Recycled glass is strong, versatile
That’s unfortunate, because glass is easy to recycle and reuse. Glass recycling is an environmentally friendly process because glass can be recycled endlessly, and introducing crushed glass into the manufacturing mixture allows glass manufacturers to use less energy what’s required to manufacture brand new glass.
Recycled glass possesses the same strength that new glass does, which means that the recycling process does not degrade the glass in any way. In addition, recycling makes economic sense, since it costs less to recycle existing glass than it does to create new glass. Recycling glass into glass manufacturing allows the glass to be created at a lower temperature, and extends the life of the glass-making equipment. As you can see, there’s very little downside to recycling glass!
You can use recycled glass as a decorating medium throughout your home, as well as in commercial applications. Glass can combined with other materials including resin and cement to create surfaces like countertops, or it can be reformed into 100% glass. Typically, glass countertops are custom fabricated and are at least 1″ thick, but can be fabricated at a thickness of 4″ or more.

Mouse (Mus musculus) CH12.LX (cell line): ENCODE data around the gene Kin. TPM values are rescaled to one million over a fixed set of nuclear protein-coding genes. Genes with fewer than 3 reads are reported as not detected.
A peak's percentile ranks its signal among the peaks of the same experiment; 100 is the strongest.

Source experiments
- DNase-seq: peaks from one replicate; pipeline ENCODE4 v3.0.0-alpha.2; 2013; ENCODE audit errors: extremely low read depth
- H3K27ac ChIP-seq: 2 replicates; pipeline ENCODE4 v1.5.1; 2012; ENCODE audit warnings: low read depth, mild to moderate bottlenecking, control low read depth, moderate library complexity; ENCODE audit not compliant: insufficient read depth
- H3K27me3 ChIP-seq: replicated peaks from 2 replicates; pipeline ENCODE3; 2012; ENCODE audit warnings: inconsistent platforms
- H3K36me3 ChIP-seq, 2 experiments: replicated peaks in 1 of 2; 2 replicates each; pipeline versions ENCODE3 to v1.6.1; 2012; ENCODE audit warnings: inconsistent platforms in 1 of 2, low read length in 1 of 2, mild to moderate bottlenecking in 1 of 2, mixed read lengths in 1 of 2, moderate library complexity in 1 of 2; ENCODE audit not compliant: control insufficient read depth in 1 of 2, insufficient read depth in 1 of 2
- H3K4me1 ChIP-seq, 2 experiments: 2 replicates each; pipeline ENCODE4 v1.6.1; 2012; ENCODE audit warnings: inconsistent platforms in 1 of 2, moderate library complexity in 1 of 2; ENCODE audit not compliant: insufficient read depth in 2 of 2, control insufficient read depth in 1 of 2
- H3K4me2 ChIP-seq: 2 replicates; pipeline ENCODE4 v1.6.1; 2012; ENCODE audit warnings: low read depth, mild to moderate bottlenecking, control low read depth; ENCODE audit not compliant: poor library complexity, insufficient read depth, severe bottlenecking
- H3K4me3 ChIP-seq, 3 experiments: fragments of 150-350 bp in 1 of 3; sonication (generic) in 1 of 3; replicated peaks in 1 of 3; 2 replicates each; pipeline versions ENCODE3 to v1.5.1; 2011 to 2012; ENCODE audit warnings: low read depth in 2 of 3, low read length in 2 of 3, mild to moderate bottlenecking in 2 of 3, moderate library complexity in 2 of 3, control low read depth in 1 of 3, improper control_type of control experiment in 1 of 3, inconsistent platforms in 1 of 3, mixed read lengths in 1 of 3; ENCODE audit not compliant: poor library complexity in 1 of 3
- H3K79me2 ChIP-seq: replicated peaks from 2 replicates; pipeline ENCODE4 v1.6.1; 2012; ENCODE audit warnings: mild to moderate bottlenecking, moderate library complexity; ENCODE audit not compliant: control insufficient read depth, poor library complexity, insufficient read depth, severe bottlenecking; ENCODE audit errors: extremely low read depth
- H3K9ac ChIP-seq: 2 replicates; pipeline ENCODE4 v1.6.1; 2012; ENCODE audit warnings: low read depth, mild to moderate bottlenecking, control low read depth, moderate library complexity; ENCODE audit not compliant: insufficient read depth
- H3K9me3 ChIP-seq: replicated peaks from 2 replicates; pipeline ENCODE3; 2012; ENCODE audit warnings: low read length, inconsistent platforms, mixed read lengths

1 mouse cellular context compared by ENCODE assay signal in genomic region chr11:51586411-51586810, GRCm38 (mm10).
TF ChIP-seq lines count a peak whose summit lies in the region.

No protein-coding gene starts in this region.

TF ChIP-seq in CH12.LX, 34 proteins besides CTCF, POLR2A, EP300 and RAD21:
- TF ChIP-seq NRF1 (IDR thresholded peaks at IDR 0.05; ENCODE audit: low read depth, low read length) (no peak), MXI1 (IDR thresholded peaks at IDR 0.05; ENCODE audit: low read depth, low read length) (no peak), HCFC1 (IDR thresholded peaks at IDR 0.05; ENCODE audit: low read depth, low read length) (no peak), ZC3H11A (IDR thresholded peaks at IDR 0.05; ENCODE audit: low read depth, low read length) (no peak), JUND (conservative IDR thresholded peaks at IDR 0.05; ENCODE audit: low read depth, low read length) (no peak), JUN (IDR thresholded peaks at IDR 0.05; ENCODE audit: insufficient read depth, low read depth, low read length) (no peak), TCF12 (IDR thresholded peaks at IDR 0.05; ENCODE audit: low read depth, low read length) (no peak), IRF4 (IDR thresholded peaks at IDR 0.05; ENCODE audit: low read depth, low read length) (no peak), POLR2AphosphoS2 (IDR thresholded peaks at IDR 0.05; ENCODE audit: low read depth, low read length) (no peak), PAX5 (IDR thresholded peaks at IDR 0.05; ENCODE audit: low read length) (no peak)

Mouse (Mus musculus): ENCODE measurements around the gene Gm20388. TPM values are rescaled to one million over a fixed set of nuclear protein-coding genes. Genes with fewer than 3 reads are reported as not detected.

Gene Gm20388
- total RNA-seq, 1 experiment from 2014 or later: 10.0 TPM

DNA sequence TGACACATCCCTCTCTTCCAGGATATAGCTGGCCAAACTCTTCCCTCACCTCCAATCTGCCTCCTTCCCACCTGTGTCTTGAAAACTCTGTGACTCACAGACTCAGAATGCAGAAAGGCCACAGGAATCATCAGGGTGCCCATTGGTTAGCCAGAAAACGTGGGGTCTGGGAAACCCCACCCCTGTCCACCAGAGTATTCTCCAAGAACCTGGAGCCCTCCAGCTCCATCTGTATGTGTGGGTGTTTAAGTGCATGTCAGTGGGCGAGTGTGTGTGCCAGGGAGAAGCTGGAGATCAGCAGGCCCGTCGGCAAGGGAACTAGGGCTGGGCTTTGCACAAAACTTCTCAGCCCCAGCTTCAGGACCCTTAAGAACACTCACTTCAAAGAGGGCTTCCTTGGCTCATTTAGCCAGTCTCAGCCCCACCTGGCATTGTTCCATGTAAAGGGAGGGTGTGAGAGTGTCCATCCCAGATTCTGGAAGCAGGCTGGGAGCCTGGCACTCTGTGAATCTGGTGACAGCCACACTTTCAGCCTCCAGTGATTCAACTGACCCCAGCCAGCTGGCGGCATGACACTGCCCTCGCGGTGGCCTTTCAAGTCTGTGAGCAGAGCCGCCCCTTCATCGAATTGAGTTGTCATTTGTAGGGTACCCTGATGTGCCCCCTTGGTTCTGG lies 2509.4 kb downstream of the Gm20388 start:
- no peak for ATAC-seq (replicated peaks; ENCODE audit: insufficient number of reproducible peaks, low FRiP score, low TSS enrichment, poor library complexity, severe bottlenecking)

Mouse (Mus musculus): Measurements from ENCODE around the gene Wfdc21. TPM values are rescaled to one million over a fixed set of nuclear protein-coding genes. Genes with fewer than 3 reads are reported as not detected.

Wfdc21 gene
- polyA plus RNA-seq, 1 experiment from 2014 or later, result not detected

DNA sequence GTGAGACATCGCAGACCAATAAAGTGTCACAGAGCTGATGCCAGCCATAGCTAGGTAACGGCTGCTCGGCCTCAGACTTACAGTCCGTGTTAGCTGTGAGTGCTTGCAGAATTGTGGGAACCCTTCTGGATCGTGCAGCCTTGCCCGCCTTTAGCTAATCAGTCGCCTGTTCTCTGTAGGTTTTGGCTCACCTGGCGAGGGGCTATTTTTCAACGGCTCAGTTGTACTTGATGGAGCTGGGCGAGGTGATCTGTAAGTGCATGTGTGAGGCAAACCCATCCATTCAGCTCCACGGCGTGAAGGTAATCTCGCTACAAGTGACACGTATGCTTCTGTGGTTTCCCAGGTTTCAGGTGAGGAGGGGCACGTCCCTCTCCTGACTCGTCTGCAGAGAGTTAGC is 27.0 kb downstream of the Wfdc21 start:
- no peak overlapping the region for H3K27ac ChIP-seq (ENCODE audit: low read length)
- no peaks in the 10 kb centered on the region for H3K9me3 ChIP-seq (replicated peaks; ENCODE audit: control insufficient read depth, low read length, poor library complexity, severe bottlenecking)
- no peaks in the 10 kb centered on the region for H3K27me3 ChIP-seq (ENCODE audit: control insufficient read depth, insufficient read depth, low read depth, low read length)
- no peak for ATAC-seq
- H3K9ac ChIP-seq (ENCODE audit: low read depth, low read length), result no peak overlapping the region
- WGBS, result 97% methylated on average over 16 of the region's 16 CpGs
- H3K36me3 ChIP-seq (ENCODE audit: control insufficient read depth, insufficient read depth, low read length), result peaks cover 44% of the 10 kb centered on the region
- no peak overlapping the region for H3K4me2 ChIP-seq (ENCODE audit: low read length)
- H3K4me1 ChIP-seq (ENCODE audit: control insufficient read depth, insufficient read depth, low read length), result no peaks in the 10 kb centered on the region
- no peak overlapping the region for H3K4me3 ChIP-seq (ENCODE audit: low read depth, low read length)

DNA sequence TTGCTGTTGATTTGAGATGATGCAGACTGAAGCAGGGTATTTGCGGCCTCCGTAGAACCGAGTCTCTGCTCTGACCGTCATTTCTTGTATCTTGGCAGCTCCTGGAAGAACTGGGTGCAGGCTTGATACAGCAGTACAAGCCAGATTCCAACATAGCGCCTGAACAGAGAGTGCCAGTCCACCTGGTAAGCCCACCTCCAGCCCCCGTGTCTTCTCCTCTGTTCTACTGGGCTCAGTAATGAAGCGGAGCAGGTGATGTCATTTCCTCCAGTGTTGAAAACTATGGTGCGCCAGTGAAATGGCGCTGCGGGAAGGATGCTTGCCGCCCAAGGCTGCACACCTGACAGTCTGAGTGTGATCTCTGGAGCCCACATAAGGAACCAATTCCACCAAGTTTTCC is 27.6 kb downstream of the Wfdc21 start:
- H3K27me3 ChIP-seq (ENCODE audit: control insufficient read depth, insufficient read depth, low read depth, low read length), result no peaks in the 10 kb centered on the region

Using glass as a countertop material opens up a number of decorating possibilities. Glass countertops can be backpainted with Glassprimer™ glass paint in virtually any color. They can also be illuminated with LED lights to create dramatic effects.
Custom glass applications aren’t limited to kitchens. You can also use glass countertops in the bathroom, the bar or in outdoor entertainment areas. Glassprimer™ glass paint offers superior durability and UV-resistance, meaning that it won’t fade, peel or delaminate, even in the toughest environments.
Glass is an exceptional, versatile decorating surface that remains beautiful, even with everyday use. If you’d like more information about working with glass paint, please check out the rest of our site. If you’d like to purchase Glassprimer™ glass paint, please visit our online store .
Photo Credit: Nancy Hugo, via Flickr.com